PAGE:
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Civil Rights in the Gateway to the SouthLouisville, Kentucky, 1945-1980$
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Tracy E. K'Meyer

Print publication date: 2009

Print ISBN-13: 9780813125398

Published to Kentucky Scholarship Online: September 2011

DOI: 10.5810/kentucky/9780813125398.001.0001

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Introduction

Introduction

Gateway to the South

Chapter:
(p.1) Introduction
Source:
Civil Rights in the Gateway to the South
Author(s):

Tracy E. K’Meyer

Publisher:
University Press of Kentucky
DOI:10.5810/kentucky/9780813125398.003.0001

This section explores the story of civil rights in Louisville which illuminates how the city's location on the edge of the South, or as Louisvillians often put it, as a “gateway” between regions, shaped the local movement. It notes that because the history of the struggle for racial equality in this border city contains many parts of the stories of other regions, it provides new ways of looking at the movement as a whole. It further notes that historians and local commentators have called Louisville a gateway between North and South not only because of its location on the banks of the Ohio River, a traditional demarcation between the regions, but also because of its mixed economy, population, and regional identity.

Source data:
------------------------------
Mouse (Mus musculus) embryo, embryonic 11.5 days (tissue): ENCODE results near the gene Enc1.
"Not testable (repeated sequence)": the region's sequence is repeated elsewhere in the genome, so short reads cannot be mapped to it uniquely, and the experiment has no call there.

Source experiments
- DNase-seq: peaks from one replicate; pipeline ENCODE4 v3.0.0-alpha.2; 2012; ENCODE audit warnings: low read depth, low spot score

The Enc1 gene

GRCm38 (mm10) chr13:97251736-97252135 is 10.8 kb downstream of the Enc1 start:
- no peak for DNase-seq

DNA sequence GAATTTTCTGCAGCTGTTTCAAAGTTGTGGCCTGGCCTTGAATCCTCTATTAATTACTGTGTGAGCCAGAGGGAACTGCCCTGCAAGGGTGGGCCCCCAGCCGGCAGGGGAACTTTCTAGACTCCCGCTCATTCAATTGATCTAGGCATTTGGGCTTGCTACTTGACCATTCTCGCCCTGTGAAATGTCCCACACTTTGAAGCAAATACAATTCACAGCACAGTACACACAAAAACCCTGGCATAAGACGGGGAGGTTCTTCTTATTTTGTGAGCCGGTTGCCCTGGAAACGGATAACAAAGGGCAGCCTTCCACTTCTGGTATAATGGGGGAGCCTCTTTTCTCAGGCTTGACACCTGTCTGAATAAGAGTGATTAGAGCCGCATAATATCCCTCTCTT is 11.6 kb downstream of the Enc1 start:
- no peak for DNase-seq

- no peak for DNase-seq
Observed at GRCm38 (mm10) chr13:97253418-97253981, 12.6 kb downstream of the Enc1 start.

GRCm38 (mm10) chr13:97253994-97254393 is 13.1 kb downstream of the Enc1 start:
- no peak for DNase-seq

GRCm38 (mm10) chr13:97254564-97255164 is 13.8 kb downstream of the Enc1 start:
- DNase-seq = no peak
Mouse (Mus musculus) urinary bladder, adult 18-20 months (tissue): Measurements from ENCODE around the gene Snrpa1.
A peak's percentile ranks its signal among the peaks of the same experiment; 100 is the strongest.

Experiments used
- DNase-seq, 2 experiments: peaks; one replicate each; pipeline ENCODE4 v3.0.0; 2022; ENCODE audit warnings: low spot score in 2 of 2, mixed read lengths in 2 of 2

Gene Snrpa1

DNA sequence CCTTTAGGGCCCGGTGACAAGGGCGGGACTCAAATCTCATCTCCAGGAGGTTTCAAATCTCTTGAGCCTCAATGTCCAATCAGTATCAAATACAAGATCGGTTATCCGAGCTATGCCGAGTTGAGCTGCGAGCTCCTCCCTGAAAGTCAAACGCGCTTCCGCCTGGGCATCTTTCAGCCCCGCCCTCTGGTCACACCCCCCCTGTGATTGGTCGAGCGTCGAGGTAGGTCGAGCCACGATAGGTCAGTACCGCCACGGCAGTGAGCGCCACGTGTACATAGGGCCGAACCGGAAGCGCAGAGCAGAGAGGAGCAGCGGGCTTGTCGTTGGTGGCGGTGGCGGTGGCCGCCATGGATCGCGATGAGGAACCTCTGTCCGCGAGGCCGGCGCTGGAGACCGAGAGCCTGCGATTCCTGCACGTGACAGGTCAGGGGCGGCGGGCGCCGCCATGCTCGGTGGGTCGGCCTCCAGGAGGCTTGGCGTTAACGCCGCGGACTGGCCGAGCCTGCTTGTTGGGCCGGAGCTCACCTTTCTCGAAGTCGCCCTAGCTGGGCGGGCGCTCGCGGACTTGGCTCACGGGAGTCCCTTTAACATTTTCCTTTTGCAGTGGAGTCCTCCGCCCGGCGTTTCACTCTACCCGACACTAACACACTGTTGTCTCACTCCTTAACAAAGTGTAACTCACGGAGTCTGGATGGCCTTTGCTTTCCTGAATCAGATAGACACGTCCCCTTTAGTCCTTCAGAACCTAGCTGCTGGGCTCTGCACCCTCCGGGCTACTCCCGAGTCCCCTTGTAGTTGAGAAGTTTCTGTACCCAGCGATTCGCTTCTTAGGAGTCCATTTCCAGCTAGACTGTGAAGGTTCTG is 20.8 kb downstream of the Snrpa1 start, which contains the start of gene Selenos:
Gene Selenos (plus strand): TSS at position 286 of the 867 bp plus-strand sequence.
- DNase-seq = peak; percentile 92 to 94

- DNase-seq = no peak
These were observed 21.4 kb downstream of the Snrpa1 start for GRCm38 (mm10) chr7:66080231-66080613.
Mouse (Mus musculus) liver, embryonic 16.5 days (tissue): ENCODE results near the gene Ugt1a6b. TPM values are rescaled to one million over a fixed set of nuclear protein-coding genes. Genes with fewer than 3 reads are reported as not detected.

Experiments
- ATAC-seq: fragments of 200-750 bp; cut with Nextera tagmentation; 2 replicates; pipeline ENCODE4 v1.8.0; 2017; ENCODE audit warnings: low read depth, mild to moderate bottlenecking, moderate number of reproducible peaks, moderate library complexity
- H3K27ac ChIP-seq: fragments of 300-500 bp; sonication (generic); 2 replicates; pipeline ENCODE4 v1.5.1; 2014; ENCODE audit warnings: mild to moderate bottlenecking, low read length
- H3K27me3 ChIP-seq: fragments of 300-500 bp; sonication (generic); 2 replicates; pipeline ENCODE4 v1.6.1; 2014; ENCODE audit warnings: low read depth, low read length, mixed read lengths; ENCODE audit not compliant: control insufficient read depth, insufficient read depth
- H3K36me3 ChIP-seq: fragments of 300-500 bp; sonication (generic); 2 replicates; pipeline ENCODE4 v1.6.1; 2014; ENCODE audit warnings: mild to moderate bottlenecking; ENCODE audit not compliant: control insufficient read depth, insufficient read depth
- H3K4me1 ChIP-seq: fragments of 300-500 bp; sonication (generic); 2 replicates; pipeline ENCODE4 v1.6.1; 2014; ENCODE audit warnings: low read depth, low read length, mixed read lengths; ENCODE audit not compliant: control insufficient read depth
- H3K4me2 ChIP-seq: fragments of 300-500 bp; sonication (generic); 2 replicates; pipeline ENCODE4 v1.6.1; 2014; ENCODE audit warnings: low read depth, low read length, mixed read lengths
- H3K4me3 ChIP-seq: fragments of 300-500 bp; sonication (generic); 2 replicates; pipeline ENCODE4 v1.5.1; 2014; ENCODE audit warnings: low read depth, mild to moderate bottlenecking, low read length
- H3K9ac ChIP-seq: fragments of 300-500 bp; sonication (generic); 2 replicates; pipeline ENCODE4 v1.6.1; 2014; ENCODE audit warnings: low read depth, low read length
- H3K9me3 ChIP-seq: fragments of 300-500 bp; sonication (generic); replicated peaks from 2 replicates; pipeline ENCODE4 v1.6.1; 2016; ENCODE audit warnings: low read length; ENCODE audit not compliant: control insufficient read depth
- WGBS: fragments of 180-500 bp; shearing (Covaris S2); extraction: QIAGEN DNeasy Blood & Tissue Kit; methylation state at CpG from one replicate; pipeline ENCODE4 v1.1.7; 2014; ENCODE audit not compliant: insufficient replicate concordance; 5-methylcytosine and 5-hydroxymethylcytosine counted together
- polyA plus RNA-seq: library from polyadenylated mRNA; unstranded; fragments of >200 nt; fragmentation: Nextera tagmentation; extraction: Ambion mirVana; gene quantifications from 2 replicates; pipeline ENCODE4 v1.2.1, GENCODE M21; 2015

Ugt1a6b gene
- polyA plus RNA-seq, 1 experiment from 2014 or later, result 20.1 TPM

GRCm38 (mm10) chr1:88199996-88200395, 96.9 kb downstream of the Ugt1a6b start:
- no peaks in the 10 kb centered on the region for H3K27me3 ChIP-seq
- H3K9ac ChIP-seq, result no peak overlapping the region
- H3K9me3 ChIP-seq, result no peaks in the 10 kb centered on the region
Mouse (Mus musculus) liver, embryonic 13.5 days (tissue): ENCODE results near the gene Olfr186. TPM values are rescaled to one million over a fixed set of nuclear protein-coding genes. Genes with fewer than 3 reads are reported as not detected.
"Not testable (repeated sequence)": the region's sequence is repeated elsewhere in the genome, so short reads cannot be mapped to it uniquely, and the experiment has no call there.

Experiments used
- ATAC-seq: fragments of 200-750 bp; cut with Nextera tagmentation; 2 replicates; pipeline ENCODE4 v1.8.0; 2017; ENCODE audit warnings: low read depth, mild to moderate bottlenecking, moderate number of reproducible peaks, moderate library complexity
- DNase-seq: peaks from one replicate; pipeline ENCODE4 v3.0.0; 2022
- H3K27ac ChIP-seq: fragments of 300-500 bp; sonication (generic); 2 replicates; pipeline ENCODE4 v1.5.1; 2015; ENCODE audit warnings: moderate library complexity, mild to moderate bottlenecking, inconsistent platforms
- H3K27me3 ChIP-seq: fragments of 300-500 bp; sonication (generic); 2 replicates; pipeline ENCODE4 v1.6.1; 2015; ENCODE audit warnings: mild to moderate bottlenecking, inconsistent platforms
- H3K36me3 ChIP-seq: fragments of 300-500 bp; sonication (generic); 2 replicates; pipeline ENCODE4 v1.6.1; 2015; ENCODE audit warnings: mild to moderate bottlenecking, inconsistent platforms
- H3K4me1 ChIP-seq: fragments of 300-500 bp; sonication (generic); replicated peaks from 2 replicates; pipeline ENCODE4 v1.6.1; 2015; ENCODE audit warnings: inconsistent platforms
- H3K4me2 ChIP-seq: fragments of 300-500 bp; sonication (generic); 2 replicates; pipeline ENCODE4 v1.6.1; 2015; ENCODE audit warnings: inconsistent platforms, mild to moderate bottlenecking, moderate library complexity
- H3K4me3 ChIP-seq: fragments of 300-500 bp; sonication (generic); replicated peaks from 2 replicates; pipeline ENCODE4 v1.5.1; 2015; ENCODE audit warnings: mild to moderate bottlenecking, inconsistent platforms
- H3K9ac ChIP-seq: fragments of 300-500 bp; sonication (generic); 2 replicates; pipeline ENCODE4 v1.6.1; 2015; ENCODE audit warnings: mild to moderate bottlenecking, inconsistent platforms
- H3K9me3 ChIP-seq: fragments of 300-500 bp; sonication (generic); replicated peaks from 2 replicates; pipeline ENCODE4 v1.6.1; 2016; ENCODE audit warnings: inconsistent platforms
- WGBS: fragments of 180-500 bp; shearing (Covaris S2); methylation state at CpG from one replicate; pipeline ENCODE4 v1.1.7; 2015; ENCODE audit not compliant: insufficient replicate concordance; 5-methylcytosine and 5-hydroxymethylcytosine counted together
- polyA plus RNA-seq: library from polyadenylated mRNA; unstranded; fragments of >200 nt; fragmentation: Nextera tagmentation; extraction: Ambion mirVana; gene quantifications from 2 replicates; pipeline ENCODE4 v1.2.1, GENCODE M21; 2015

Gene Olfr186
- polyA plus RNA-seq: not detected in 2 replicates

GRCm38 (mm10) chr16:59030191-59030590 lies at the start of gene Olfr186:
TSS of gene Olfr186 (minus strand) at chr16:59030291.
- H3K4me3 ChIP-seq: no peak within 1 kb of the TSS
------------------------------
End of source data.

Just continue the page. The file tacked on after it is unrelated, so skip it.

Keywords:   civil rights, Louisville, South, Louisvillians, gateway, racial equality, Ohio River, North

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